This past week I took my kids to a couple of museums. We usually go during the summer because it’s a good way to get in lots of sensory stimulation, keep them away from the constant lure of television for several hours and they have a chance to learn in an experiential way that would take a lot more effort and energy for me to create at home. Plus, I kind of love museums too and love being able to cultivate the love of learning, exploration, imagination and wonder in my children as well.
What I noticed this past week was that there were also several dad’s at these museums. I am not sure what kind of job allows them the flexibility to be able to take their kids to the museum during the day or if they took a day off to enjoy with their children, but it was so cool to see so many of them and made me reflect on a conversation my husband and I have every few months or so. The conversation of provision – as in providing for our family.
About four years ago, my husband was unemployed for about nine months. It was a really tough time for us financially. But since life does not happen in a vacuum, it was not just the finances that were affected. There was a huge amount of stress that came along with it and since we had just bought a new home and had just had a baby you can imagine that providing for his family was the number one thing on his mind. He was so frustrated and discouraged that he was not “providing” for his family. This put our marriage to the test and made us dig really deep. I still remember the weekend when I was trying to figure out where in the world I was going to get groceries and then (without even knowing our situation) a friend from church bringing us four grocery bags full of food. I also remember the humility of taking those bags knowing I had nothing but a big fighting-back-tears “thank you” to offer in return. My husband felt embarrassed that we “had to accept food” from people knowing that it was “his job” to do that for us. It was his job to provide for us and he felt that he was selling us short.
From where I sit, it seems like providing for a family in a financial way is a very big stress and responsibility for a man. If they aren’t married, they want to be sure they are in a position to provide before they get married. If they are married, they want to be sure they can provide the basics for their wife and future family. If they are married with kids, they want to be sure everyone is fed, sheltered, clothed and well taken care of. These are things I cannot fully understand as a mother mostly because my idea of provision is much different.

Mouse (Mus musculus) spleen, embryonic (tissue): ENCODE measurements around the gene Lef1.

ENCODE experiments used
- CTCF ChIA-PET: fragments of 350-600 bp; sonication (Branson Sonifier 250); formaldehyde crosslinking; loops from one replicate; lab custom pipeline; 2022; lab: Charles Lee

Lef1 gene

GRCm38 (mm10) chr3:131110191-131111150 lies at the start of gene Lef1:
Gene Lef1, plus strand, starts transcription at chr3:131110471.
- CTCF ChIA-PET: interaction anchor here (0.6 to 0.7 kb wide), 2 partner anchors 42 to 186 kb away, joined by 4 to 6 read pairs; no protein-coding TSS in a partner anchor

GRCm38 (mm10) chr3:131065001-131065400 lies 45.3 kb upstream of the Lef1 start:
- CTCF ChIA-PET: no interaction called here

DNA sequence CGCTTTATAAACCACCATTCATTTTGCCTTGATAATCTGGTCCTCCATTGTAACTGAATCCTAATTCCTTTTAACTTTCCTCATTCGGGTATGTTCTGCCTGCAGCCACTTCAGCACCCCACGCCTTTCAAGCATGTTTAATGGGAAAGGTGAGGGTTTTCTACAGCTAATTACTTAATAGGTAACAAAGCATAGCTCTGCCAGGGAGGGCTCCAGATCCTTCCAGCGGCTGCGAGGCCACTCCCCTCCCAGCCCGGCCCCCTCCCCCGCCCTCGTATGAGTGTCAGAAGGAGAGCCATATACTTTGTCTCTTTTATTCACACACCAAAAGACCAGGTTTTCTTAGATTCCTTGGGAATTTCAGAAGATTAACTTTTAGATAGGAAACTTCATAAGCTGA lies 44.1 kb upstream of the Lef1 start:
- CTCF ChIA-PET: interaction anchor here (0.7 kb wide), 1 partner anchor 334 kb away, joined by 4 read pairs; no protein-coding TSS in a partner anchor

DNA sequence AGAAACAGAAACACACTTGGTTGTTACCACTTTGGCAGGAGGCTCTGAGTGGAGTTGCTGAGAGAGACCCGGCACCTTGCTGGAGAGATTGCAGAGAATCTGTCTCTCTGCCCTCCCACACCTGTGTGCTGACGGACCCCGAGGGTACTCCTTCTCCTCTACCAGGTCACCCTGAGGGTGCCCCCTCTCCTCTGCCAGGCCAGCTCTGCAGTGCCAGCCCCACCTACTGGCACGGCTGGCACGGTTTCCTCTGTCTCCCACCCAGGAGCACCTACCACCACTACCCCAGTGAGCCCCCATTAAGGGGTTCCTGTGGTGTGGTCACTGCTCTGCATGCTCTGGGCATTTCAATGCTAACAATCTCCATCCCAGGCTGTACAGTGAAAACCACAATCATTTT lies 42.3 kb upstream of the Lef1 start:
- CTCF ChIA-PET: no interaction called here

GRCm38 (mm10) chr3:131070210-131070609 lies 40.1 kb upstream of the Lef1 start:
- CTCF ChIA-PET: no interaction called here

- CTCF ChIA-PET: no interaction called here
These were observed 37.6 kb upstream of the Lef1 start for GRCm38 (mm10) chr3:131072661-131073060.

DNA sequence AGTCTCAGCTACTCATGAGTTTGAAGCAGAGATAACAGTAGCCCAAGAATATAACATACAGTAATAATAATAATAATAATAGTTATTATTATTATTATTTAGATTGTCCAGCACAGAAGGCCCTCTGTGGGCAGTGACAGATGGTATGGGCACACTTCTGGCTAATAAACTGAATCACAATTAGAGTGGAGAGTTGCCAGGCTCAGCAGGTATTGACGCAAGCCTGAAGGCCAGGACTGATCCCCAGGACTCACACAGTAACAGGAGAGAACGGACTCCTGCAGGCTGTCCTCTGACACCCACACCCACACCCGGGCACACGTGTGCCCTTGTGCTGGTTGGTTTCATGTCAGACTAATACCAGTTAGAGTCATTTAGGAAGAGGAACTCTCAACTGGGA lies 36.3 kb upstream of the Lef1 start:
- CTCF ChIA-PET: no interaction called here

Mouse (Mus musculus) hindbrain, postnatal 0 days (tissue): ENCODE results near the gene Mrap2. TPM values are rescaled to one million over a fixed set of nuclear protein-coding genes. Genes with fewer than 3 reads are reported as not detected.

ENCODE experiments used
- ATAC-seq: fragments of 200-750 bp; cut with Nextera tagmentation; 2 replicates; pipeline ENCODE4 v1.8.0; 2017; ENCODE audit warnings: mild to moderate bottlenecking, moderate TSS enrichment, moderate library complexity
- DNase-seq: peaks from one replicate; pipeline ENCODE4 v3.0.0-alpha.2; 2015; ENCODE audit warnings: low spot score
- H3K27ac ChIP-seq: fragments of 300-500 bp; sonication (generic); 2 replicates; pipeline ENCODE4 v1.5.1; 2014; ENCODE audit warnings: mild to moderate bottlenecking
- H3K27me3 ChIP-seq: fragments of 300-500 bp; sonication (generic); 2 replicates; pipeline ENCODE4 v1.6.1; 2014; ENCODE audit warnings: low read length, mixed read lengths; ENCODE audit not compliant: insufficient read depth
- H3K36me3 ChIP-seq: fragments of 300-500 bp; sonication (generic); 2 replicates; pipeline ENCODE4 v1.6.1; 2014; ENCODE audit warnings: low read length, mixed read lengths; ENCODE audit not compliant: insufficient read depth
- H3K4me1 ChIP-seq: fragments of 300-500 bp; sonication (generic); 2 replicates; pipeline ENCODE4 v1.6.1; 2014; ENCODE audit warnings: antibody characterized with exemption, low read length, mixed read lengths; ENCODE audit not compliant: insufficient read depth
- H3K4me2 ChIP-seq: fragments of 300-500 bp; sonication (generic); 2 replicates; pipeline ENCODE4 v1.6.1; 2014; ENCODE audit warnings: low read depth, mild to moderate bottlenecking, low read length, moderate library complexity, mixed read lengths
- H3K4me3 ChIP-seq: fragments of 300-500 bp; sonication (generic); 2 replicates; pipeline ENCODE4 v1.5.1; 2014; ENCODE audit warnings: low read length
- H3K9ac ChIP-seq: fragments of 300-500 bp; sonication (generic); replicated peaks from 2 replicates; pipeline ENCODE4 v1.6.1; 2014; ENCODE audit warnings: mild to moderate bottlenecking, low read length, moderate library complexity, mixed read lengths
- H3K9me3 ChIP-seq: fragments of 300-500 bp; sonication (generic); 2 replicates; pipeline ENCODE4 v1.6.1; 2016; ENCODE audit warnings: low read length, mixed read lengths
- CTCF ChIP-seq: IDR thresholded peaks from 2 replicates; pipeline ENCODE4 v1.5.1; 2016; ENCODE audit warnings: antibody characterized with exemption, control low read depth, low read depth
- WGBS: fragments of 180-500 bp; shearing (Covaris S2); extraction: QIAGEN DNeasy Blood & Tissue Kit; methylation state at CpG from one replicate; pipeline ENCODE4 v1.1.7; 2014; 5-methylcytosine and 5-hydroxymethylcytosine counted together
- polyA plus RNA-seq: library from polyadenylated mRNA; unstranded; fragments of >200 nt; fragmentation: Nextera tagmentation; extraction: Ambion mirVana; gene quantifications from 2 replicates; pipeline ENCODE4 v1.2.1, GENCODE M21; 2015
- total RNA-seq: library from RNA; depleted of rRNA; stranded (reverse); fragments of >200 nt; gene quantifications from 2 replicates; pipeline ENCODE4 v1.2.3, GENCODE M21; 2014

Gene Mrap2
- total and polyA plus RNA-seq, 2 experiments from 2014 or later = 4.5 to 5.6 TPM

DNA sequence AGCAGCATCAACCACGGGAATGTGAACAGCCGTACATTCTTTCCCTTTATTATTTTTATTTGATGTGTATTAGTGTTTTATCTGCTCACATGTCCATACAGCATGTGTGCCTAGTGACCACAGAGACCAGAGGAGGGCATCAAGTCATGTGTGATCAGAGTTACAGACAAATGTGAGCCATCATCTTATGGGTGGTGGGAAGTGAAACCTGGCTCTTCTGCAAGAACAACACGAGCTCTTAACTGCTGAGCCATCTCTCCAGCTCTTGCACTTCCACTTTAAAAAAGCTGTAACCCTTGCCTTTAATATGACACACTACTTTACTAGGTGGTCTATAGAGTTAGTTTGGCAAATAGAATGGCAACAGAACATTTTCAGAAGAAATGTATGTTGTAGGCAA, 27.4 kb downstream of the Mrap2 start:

But where I was going with this whole seeing dad’s at the museum thing was that regardless of how a father is providing for his children in a financial way, there are a lot of other ways that he can provide that have little to do with money. I always remind my husband of these things when he gets stressed out about work and money and starts booking out his days from crack of dawn to past bedtime. Provision is not just about money.
I remind my husband that regardless of how much money he earns (and we survived on very little during those nine months of unemployment) that he is providing for our family by doing the things he already does every day. Being home for dinner most nights, reading stories to the kids at bedtime, taking them to a special breakfast on the weekends, going on bike rides, playing trains, cars, tea, dress up with them, planning a movie night and popping pop corn, telling them the ways in which they are special to him and praying with them, hugging and kissing them, holding their hands in a parking lot or when they cross the street, telling them stories from his childhood, taking them on a hike and packing snacks for an impromptu picnic, teaching them about Jesus and telling them of God’s provision for our family. Most of this stuff doesn’t even cost any money and I have to remind him that when we didn’t have very much money, that he was still providing for our family in a very big and very tangible way. And despite all the stress we did feel during that time, it will always be a time we look back on fondly because with what little we had financially, we made up for in faith, fun and togetherness.
These days, I completely enjoy being able to afford organic produce and museum trips with my kids, but I also know that when we found ourselves in a very tight situation financially, my husband was still providing for our family in huge ways. I know that mid-week museum visits or being home for dinner every night is not possible for everyone (not even for us), but kudos to all the dad’s out there making a difference and being plugged into their families and providing in ways that money can’t even touch.
(Disclaimer: I understand that this post may sound trite to some people and some families. I get that there are families out there without Dad’s or that there are heart-breaking situations that this post does not cover in the slightest. I realize that my experience is different from the million different scenarios out there. My point is to encourage. My point is always to encourage.)